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There are a lot of different URL shorteners out there, like Bitly or TinyURL. Besides their main purpose of shortening a link, they also:

  • obfuscate the actual URL
  • collect statistics about the usage of the short link

From the obfuscation, at least two risks arise:

  • The actual URL might have been obfuscated to hide its suspicious domain. While people might click on a link of a well-known link shortening provider, they probably would not access a URL that looks like paypal.secure-sfksjdfs.com, AMAZ0N.COM or ajhssafskjh.ru.

  • The actual URL might have been obfuscated to hide the query string that might contain identifying data. This could be personal data like in this URL:

    https://completelyimaginary.url/index.html?mail=yourname@gmail.com
    

    Or an ID that might be relatable to you (e. g. in case it was only sent to you):

    https://completelyimaginary.url/index.html?id=T3X3MAPNEIYAKAZPHNC4
    

    Or it may contain information that has been obfuscated even more (Base64):

    https://completelyimaginary.url/index.html?url=aHR0cHM6Ly9iaXQubHkvM2t3UVYyMA--
    

To avoid these risks, can I safely preview a short link to be able to inspect the actual URL before opening it? In other words, can I get the target URL without actually accessing it?

4
  • 6
    What threat model is it? Target site injecting malware to the browser, or long URL to contain sensitive information about yourself that you don't like them to collect? E.g. if your email address is encoded in the URL, you are telling spammers your address is correct and actively monitored Sep 23 at 8:34
  • @usr-local-ΕΨΗΕΛΩΝ I'm focussing on the obfuscation part, so both your threat models (and maybe more) are applicable. Sep 23 at 17:16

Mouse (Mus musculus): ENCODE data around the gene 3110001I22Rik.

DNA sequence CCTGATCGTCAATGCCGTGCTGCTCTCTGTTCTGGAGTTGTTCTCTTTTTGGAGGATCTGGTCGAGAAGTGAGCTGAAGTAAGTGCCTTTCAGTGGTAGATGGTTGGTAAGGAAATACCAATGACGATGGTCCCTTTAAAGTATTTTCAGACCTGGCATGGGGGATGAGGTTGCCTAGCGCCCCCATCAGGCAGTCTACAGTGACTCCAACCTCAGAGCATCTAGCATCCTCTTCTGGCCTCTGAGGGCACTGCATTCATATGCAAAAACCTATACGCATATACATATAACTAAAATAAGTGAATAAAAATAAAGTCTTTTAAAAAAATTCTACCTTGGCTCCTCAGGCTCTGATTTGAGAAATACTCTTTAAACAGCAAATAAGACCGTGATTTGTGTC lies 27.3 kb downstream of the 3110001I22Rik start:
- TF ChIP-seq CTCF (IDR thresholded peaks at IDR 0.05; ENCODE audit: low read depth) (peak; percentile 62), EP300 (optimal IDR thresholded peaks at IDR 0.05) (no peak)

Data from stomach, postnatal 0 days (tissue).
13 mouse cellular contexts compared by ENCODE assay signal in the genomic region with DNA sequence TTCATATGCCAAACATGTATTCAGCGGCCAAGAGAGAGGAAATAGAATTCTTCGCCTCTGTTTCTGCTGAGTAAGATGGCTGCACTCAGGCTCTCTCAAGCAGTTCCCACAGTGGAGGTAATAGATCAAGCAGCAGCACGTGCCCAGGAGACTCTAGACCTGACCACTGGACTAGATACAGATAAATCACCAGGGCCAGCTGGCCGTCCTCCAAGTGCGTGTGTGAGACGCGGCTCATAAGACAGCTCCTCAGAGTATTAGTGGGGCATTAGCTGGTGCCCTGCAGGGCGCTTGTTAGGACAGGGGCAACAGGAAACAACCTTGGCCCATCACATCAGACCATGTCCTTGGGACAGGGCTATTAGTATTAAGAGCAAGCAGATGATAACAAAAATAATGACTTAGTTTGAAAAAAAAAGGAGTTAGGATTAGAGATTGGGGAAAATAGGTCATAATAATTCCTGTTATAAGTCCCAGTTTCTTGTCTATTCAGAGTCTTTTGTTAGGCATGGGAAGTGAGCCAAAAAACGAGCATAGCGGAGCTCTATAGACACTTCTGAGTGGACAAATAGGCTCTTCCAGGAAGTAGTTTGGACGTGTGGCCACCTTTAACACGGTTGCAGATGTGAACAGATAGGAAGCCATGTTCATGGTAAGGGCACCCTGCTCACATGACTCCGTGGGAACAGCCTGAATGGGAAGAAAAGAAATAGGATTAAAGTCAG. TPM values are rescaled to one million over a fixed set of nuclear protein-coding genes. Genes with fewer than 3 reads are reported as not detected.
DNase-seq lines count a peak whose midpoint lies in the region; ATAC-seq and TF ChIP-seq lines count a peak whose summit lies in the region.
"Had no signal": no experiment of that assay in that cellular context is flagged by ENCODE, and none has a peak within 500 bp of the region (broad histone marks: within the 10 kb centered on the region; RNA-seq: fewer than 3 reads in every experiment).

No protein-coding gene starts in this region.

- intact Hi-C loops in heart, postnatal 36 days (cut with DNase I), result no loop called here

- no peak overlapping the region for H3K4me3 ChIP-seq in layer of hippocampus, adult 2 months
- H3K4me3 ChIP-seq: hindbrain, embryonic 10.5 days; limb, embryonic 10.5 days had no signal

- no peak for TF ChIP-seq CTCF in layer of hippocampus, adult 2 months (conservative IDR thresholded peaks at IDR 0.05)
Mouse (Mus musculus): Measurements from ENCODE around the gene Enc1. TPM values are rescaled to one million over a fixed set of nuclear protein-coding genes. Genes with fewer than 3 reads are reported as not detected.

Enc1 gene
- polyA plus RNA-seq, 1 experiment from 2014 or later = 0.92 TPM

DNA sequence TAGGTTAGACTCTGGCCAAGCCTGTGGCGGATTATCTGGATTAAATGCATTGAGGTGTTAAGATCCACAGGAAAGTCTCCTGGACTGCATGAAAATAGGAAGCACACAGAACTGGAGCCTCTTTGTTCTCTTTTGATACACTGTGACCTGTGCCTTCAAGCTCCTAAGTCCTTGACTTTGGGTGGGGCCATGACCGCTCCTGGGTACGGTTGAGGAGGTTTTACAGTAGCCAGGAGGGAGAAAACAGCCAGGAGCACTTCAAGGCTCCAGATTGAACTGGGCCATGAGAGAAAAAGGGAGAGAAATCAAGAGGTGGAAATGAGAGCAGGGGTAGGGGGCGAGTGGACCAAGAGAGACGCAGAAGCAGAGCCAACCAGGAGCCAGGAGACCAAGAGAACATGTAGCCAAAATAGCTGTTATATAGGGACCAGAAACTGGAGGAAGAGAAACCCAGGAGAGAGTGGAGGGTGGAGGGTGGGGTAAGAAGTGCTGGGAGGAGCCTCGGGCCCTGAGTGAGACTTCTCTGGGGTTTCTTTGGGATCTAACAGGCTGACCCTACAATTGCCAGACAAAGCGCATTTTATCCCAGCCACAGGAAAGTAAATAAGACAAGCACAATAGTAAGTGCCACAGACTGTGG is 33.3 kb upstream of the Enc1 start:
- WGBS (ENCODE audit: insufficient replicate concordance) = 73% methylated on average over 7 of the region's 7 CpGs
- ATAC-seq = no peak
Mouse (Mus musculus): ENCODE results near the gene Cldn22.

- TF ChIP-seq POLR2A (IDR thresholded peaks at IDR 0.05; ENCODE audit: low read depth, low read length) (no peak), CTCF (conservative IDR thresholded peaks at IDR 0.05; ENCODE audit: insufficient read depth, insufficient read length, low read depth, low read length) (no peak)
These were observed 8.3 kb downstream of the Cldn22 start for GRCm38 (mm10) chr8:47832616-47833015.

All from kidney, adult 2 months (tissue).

• 3
    If the provider wants to collect statistics, there's no way to avoid that. All you can do is obfuscate your metadata.
    – OrangeDog
    Sep 23 at 22:32
  • @usr-local-ΕΨΗΕΛΩΝ makes a salient point about the thread model. What if it links to vaccine misinformation and you read it and believe it and don't get your shots. You could lose your life. Very dangerous.
    – emory
    Sep 25 at 0:29
141

Most of the link shortening providers also offer a possibility to preview the URL a short link will redirect to. Most times, it is sufficient to modify a little detail of the short link:

Bitly

Add a + sign to the short link (source):

https://bit.ly/3kwQV20 -> https://bit.ly/3kwQV20+

Cuttly

Add a @ symbol to the short link:

https://cutt.ly/YEh65VC -> https://cutt.ly/YEh65VC@

is.gd

Add a - (hyphen) sign to the short link:

https://is.gd/vzC7mi -> https://is.gd/vzC7mi-

TinyURL

Add a + sign to the short link:

https://tinyurl.com/3yw559cj -> https://tinyurl.com/3yw559cj+

Or add preview as a subdomain to the short link:

https://tinyurl.com/3yw559cj -> https://preview.tinyurl.com/3yw559cj

If the link shortening provider does not offer a way to preview the URL, you can also use the following tools to get the URL to which a short link will redirect to. They all have in common that they will only download the headers of the short link and will not follow the URL the short link points to. Be aware that your access may be logged by the link shortening provider and it also may be added to the statistics of the short link usage.

curl

curl does not follow redirects by default. The option -I tells it to only download the headers:

curl -sI https://bit.ly/3kwQV20 | grep -i Location

Output:

location: https://security.stackexchange.com/q/255448/230952

wget

Alternative with wget:

wget -S --spider --max-redirect=0 https://bit.ly/3kwQV20 2>&1 | grep -i Location

wget will follow redirections by default, so you have to limit it by --max-redirect=0. Furthermore, it will write to the error stream, so you have to redirect that to be able to grep it. The output will be:

Location: https://security.stackexchange.com/q/255448/230952

If the target looks like another redirection, then you can re-run the command, changing --max-redirect=0 to --max-redirect=1. This makes wget stop before the second redirect, etc.

PowerShell

Alternative with Invoke-WebRequest: